The sad reality is that women often pay a social cost for negotiating hard. A professor of negotiation offers three tips to overcome this double standard and ensure you get a good deal. By Seth Freeman (Adjunct Professor of Negotiation & Conflict Management, Columbia Business School & NYU Stern School of Business)
Years before I met her, a student of mine got an offer for a promotion. It would mean more status and more hours. Her boss said money was tight, so he could only offer her $5,000 more. She accepted. Months later, exhausted, she had a conversation with several peers. "We were surprised you took the offer," they said. "Everyone knows you're much better than the guy you replaced, and he and we are making $60,000 more than you."
As a negotiation professor, that story makes me particularly angry. I don't want anyone to be so unjustly mistreated. Yet I know many are -- especially women.
Studies find women often don't ask for more compensation, and when they do, they often get less than men do. Why don't they ask for more? They realize they pay a social cost for asking -- a cost men don't pay. A man demanding more is ambitious. A woman? Too aggressive. Research shows people like women less when women strongly ask for more for themselves; people feel neutral or positive about men doing so.
Sheryl Sandberg knows these dynamics well. In her widely discussed new book, Lean In, she argues women have allowed gender bias to stop them from advancing as they should. She wants women to negotiate more ambitiously, even if they risk being disliked for it.
As the father of two future women, I share her longing for women's success, and since I've taught thousands of women (and men) to negotiate, I know they can develop skills it takes to achieve that success. How? Here are some additional ways women can (and often do) negotiate well for themselves, with less risk.
Be Hard on the Problem, Soft on the Person
Sandberg notes women face particularly strong pressure to be nice -- pressure that seems to force them to give in. But they don't have to give in. As skilled negotiators know, it's possible to be assertive without coming across as irritatingly aggressive. That is, there are ways to win warmly.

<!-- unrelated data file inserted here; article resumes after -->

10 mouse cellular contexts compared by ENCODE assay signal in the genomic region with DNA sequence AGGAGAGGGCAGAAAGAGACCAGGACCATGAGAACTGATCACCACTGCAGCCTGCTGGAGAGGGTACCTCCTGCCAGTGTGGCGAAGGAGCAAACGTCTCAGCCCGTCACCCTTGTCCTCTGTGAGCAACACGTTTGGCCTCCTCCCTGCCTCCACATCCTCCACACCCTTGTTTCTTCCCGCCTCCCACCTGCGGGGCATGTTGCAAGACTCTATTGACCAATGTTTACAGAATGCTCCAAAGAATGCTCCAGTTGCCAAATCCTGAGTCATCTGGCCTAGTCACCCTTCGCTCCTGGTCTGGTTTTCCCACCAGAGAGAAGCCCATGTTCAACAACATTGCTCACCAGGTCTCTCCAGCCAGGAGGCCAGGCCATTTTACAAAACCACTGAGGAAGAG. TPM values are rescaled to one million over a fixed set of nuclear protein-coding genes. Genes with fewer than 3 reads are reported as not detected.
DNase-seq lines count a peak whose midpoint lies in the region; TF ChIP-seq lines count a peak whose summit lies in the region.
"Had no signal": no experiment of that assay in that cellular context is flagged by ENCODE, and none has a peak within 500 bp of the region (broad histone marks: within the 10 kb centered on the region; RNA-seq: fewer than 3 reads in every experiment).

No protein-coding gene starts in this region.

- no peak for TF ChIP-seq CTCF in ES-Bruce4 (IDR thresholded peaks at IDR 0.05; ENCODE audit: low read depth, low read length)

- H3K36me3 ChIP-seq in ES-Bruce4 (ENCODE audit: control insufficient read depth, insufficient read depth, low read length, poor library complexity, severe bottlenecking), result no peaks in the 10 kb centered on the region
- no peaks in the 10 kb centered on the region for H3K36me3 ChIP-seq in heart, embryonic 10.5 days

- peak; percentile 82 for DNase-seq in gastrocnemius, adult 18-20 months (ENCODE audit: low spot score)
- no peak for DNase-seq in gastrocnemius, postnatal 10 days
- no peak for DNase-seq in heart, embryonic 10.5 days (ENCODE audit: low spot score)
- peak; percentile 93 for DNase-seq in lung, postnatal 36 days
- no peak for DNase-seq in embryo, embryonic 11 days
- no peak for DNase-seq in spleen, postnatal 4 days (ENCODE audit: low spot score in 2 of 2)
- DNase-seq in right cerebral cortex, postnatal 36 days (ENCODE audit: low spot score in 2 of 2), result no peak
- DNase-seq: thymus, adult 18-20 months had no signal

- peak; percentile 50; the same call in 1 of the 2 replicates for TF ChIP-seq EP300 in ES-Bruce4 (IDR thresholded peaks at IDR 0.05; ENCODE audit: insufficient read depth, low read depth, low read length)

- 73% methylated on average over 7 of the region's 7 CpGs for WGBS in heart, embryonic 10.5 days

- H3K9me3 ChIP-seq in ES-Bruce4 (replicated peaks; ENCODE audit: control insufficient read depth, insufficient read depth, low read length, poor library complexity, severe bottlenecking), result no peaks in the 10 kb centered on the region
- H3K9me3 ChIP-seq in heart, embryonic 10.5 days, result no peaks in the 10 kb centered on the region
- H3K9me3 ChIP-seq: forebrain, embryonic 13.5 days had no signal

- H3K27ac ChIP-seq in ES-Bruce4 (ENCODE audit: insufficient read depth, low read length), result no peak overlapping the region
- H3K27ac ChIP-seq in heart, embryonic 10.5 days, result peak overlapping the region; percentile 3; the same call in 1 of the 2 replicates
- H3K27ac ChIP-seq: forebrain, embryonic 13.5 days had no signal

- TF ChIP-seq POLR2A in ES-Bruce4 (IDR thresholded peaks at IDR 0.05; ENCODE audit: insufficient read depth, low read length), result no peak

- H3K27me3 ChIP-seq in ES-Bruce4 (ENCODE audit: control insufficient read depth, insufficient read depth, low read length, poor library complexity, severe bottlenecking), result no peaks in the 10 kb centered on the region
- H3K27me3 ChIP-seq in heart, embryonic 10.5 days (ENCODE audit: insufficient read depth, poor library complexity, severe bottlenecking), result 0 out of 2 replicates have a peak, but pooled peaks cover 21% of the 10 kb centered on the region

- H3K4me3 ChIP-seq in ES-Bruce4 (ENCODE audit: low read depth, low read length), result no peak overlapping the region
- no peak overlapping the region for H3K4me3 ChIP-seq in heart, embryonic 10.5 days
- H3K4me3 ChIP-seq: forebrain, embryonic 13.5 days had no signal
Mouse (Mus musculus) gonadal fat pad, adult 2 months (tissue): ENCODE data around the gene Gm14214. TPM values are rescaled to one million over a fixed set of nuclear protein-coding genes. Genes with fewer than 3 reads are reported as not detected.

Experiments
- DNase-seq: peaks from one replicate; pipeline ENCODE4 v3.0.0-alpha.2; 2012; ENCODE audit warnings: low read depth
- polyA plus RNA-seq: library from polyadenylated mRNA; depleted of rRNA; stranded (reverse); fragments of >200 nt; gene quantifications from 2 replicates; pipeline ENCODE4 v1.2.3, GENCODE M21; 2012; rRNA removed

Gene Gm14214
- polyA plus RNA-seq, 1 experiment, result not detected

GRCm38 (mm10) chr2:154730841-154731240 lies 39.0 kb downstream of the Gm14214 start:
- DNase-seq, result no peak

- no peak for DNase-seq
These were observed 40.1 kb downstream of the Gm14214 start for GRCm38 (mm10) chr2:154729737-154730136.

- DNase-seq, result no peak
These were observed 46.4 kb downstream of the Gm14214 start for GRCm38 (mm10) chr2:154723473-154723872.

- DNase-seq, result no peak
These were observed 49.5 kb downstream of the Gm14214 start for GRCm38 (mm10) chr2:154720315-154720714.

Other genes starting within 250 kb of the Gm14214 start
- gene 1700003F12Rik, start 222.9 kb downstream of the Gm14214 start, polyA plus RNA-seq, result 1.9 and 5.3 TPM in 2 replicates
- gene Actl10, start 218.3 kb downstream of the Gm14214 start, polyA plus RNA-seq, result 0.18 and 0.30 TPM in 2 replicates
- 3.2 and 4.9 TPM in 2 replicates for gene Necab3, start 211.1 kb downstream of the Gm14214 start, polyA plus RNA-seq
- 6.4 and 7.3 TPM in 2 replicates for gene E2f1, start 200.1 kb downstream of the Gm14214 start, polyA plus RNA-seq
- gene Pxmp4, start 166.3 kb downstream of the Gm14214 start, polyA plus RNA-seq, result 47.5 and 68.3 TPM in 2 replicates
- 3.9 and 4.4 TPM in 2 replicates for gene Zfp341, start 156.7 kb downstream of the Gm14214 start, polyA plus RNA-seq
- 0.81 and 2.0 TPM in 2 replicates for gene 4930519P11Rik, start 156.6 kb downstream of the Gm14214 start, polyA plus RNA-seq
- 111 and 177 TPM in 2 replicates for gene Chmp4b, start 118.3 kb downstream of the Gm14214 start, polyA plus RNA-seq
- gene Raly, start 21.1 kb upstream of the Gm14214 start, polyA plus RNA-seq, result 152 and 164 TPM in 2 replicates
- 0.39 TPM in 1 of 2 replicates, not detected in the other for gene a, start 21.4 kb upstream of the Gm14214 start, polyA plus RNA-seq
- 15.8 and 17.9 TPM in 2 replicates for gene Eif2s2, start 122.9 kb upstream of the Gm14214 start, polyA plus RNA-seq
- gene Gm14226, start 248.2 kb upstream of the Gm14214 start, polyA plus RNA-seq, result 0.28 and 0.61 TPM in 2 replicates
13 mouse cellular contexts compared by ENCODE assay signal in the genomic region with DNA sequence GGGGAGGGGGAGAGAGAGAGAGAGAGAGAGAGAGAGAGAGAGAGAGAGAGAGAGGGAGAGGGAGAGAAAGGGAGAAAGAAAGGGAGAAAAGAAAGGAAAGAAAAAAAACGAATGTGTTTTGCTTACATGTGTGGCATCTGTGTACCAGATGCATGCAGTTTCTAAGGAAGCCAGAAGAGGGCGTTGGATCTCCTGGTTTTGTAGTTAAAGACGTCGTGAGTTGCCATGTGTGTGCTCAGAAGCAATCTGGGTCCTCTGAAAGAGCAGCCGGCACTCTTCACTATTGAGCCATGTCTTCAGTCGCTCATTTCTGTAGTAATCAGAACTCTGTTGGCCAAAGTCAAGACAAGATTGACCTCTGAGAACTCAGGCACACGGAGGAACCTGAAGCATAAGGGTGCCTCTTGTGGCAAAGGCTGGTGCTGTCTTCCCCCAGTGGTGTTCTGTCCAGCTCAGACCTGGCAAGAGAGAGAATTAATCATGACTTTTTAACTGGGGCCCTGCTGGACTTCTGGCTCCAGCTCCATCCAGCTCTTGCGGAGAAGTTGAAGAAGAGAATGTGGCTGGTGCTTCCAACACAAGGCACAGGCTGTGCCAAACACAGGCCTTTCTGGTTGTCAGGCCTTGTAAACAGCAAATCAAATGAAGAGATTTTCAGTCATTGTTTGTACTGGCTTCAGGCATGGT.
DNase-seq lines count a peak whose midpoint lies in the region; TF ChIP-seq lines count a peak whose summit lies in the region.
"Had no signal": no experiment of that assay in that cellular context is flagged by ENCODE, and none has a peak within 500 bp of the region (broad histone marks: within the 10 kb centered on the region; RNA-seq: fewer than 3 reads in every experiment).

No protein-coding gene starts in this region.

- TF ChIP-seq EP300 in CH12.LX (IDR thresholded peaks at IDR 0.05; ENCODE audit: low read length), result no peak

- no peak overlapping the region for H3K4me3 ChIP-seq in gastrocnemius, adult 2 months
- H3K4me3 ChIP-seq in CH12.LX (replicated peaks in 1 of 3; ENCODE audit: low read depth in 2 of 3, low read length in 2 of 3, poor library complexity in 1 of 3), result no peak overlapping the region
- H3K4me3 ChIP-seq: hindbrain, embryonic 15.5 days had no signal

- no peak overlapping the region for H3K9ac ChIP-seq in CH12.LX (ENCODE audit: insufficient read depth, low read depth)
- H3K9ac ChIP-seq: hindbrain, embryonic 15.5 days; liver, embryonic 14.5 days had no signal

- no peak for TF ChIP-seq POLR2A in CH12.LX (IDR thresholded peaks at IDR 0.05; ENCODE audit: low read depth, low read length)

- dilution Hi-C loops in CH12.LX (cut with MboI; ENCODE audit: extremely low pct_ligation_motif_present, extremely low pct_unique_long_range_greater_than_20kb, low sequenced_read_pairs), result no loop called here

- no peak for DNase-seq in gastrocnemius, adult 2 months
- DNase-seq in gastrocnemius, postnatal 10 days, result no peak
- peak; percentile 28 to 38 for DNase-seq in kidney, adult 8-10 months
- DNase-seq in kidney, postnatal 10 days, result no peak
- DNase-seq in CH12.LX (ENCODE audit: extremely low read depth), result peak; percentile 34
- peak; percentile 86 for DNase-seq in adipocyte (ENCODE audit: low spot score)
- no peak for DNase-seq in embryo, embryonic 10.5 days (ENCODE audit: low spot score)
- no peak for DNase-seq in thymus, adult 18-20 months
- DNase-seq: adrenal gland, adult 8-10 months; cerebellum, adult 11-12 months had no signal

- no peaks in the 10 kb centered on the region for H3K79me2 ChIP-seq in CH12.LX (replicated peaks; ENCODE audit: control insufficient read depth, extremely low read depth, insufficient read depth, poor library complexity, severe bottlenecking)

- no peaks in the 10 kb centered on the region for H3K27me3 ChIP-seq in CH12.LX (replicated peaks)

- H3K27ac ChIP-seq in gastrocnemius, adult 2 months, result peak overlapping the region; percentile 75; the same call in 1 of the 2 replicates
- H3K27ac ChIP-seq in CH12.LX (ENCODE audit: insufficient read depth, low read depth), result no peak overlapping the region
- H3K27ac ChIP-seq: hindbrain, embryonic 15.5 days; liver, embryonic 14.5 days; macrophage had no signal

Studies find that mediocre negotiators -- regardless of gender -- tend to use 'irritators' far more than skilled negotiators do. Irritators are self-serving, unpersuasive phrases: "It's a reasonable offer;" "I deserve more;" "that's inadequate." In contrast, skilled negotiators intentionally reframe in face-saving, respectful ways: "I know we both want to be fair, so I did some learning about what similar firms do, and I thought I'd share what I found." "I'm sure we'll find something we're both happy with. We're not there yet, but I'm not discouraged, and I have some ideas that may help us."
Reframing lets negotiators be hard on the problem, soft on the person, allowing women -- and men -- to 'lean in' without pressuring. Not only can reframing help the negotiator who uses it, it can help everyone do better -- often enhancing the relationship in the process.
But really -- ambitious results and better relationships? Who can achieve that? Women can. A remarkable study of women legislators found they tend to be more effective than male counterparts; they bring back more money to their districts, and earn higher peer ratings and win re-election by higher margins. True, these findings may have a selection bias - sadly, few women serve as elected leaders. But it suggests it's true you can be firm and kind.
Prepare Skillfully For Effective Negotiating
Women legislators succeed in part because they work harder. A symptom of an unfair system? Quite possibly. But it's also a sign of what it takes to negotiate well. The word 'negotiate' comes from the Latin meaning 'not leisure,' and skilled negotiators learn that to succeed, they need to prepare well, as women legislators seem to do. One powerful technique: learn beforehand about your counterpart's needs, research credible benchmarks, and brainstorm creative options that serve you both well. Reframing's much easier with this groundwork.
Roleplay to Self-Advocate Better
But how to cope with the difficulty women feel with self-advocacy? First, it helps to advocate with other women in mind, as Sandberg suggests -- or on behalf of family or charity. Roleplaying beforehand can help a negotiator practice getting into that frame of mind; it can also help her anticipate emotional traps, get feedback safely, and practice reframing effectively. Try roleplaying, debriefing, roleplaying again, and so on.
It may be wise for women to get comfortable being less liked. It may also help to know there are several ways to limit the social cost of asking, and often finesse it. By getting ready to be hard on the problem, soft on the person, women can warmly win their well-deserved place at the table.
This post was originally posted at Huffington Post. Photo credit: US Mission Geneva via Flickr. About the guest blogger: Seth Freedman, JD is a professor of negotiation and conflict management at Columbia and NYU schools of business. His op-ed pieces have been published by USA Today, the New York Times, and the Christian Science Monitor, and he was recently quoted in the New York Times by James B. Stewart for a piece on the Fiscal Cliff talks.
Women 2.0 readers: When you're negotiating, how do you deal with competing demands to be nice and be effective?